How to Get Your Best Summer Skin From Head-to-Toe

Dos and don'ts for a day at the beach.

Photograph by Inez and Vinoodh, W magazine February 2006.

With summer officially in full swing, the season of jorts and beach trips is upon us—and with it, exposed skin and long periods of sun. Of course, while that might make for the most enjoyable season, it can also have plenty of negative effects on your skin. Luckily, dermatologist Karyn Grossman, the woman behind Gwyneth Paltrow‘s perennially flawless skin, is here to share how to keep your skin in top shape all season long. From how to protect your entire body while lounging on the beach to how to repair sun damage at the end of the season, read on for tips to achieve your best skin ever this summer.

Let’s start with the body. How does one prepare oneself for a full day out in the sun?

During the summer, one definitely sees more body skin. Clothes are more revealing, and people are enjoying the beach and pool more often. The most important thing to do for your skin is to remember to apply a moisturizing SPF each morning to all exposed areas. Don’t forget places like the top of your feet, the back of your neck, and your back if you are wearing more open tops. Protecting your skin from damaging UV rays is the most important thing to keep it looking good now and for years to come. Make sure to reapply SPF during the day if you are out for prolonged periods of time, which is a bit trickier to do when clothed, but SPF in sticks, sprays, and powders makes it a bit easier. And, when you can, cover up—it provides some of the best UV protection. A study just out shows that only 14 percent of men and 30 percent of women use SPF daily. It’s something we all need to be better about.

Your nighttime routine will depend upon your day. After a normal day, when not at the beach or pool, you can try a light dry brush on any flakey areas, or use a gentle scrub or brush in the shower. If you have peeling skin from a sunburn, don’t scrub it off. If it has been a beach day, skip the exfoliating, as your skin will be more sensitive. Sticking to lukewarm water and a gentle cleanser in the shower is great. If you overdid it a bit, try a lukewarm bath with Aveeno Soothing Powder. If you got red or pink, add a calming lotion such as Aloe Vera gel; one percent hydrocortisone cream, which you can get over the counter at the drug store; or an eczema-type body lotion such as Aveeno, Eucerin, or Cetaphil Eczema Relief products to help restore the barrier.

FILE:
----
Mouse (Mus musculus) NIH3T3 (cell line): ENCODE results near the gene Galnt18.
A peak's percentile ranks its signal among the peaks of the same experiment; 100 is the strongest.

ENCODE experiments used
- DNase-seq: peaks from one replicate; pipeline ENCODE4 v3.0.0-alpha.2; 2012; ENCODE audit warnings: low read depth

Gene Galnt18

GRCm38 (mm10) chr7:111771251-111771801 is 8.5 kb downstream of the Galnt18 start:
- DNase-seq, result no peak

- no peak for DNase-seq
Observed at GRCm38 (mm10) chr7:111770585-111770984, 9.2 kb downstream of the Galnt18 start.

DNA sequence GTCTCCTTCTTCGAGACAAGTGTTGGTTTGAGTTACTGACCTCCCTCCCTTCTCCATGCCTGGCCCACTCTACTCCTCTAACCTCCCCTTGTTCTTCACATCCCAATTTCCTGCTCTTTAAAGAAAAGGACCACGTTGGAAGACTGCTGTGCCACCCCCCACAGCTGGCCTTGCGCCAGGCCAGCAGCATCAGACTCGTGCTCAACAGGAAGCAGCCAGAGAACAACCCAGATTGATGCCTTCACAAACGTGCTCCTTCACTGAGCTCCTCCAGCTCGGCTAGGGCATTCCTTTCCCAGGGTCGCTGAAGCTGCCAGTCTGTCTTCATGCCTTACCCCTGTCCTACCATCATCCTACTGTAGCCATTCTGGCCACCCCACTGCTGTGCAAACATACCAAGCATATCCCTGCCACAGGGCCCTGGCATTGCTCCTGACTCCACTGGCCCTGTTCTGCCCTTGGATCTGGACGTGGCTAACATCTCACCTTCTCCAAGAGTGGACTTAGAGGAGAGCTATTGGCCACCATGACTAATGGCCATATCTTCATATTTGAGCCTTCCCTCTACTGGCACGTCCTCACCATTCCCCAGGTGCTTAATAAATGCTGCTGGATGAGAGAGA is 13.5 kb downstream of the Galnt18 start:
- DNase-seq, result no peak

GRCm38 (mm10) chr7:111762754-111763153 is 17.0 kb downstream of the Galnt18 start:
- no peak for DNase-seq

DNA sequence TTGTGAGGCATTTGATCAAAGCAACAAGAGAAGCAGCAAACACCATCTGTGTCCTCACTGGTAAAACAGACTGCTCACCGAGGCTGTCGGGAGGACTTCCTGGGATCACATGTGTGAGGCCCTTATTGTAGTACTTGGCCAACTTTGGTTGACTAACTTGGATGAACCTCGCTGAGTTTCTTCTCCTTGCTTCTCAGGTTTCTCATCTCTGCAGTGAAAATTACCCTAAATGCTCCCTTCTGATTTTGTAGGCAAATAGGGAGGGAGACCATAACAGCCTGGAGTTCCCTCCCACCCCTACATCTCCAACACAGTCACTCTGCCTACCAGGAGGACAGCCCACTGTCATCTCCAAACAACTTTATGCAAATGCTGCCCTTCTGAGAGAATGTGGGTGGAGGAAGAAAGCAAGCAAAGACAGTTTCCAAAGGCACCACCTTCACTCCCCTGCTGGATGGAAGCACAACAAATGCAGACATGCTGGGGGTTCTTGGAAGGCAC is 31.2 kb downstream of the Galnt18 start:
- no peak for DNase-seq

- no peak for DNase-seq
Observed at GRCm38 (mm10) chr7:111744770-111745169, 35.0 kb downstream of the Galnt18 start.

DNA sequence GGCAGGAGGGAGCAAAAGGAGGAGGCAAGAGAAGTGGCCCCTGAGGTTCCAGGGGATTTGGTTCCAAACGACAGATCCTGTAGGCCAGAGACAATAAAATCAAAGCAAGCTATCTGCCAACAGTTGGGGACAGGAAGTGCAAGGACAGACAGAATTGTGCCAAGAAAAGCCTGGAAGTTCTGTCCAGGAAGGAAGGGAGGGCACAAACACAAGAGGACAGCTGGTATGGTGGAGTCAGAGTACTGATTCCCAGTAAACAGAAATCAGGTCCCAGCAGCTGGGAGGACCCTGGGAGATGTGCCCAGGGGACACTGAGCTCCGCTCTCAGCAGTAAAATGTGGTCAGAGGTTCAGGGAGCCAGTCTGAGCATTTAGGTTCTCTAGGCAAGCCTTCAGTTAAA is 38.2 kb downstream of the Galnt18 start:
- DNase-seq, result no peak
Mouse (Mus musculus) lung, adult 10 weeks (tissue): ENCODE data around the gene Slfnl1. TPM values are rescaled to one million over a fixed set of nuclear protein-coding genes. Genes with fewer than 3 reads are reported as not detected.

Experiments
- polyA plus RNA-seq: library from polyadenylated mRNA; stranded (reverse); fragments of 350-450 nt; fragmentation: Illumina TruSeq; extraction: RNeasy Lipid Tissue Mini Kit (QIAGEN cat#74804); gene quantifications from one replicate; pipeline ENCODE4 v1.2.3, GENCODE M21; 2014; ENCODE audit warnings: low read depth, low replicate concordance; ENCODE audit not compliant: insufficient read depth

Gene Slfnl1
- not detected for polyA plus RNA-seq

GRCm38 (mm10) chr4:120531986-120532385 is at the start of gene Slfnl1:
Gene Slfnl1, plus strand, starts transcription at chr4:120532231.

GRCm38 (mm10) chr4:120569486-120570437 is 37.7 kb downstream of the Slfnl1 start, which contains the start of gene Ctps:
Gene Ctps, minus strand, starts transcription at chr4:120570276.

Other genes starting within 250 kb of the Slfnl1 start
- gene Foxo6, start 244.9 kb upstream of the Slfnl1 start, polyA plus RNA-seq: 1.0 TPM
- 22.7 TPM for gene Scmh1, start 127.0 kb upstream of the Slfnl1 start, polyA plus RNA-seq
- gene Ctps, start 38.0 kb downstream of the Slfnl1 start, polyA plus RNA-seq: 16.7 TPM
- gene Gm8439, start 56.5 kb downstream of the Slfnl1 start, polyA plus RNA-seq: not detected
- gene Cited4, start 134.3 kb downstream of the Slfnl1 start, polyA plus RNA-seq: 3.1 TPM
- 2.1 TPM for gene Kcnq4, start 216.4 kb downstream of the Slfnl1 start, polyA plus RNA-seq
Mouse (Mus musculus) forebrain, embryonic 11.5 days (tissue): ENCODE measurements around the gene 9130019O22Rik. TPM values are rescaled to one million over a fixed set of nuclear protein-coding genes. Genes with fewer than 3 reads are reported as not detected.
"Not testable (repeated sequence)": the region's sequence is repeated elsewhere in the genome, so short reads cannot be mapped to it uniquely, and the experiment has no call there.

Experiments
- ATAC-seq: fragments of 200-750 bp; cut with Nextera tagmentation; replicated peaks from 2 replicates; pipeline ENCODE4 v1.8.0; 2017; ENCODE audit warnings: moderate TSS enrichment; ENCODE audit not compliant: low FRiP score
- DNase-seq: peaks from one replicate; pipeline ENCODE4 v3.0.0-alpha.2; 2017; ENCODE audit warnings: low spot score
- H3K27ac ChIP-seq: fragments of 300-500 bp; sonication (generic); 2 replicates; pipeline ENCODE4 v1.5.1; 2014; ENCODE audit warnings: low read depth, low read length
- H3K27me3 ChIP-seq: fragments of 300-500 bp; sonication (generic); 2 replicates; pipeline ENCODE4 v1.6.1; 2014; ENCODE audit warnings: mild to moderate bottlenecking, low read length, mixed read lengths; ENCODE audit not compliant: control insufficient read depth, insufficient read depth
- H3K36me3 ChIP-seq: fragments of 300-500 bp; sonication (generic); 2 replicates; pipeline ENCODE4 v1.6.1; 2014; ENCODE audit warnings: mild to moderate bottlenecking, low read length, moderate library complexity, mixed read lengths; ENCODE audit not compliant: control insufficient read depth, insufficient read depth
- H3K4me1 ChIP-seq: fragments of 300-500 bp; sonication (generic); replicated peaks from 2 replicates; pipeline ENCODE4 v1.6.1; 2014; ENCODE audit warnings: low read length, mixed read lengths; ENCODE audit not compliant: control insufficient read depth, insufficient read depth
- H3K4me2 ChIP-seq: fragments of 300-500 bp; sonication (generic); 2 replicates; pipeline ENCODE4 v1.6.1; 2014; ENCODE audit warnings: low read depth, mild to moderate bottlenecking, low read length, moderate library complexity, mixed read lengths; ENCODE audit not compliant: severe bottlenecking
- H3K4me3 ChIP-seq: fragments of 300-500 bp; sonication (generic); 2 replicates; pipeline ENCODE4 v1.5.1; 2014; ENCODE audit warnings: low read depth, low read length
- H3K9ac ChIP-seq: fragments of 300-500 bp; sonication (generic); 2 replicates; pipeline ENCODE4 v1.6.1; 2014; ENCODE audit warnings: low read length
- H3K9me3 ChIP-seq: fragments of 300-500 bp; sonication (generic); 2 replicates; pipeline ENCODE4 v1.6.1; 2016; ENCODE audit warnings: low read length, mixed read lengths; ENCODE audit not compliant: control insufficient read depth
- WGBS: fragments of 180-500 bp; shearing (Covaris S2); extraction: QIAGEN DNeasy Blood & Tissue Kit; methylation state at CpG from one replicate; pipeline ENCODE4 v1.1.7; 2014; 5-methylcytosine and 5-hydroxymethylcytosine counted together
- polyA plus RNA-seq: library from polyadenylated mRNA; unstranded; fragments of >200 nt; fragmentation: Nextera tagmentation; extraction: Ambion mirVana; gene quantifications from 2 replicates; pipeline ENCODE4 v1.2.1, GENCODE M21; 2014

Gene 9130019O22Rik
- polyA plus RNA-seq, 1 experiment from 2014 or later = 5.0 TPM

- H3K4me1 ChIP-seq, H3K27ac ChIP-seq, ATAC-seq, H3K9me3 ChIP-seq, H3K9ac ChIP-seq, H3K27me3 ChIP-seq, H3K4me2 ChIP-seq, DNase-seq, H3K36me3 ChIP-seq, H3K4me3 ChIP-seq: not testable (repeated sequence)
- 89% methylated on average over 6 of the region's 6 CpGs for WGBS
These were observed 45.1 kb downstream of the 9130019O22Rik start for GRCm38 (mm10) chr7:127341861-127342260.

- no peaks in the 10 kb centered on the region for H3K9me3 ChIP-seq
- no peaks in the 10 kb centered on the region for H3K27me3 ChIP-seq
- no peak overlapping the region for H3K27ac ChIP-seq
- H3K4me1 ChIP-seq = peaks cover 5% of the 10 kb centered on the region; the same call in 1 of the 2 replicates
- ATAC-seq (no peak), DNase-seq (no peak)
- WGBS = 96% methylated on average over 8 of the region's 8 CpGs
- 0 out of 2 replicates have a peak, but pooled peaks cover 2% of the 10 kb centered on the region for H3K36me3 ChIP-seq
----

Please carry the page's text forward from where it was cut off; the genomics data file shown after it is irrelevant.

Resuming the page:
If you use self-tanner—which I highly recommend for anyone who wants a golden glow during the summer—try this routine: In the morning, a gentle dry brush followed by an alpha hydroxy–based lotion, such as Eucerin Plus, AmLactin, Glycolix, or Environ, helps to keep your tan more even. At night, gently scrub in the shower and follow with your self-tanning product. I suggest buildable products that you use daily until you have the tan you want, then maintain two to three times per week. Jergens, St. Tropez, Sublime, and Clarins are all great.

What are your favorite products for the body?

For bodywash, try Olay, Dove, Jo Malone, and Ritual. For acne, Neutrogena Body Clear, Oxy Daily Defense, and Pan Oxyl Bar. To exfoliate, I like Clarasonic, Fresh Sugar Scrub, Bliss, Alba Botanical, Olay Spin Brush, and Korean scrub mitts. And for lotion, coconut oil, Aveeno Calming, and Bliss Body Butter.

Do you recommend detoxifying bath salts to keep skin free of toxins and impurities?

There is not a lot of great “science” available on detox baths. However, salt baths can help to ease sore muscles, and the high concentrations of minerals help to decrease inflammation in the skin. Adding some essential oils can also add benefits depending upon the oils chosen. DoTerra makes great essential oils, and San Francisco Salt Co. makes a wide variety of Dead Sea salts and other salt soaks.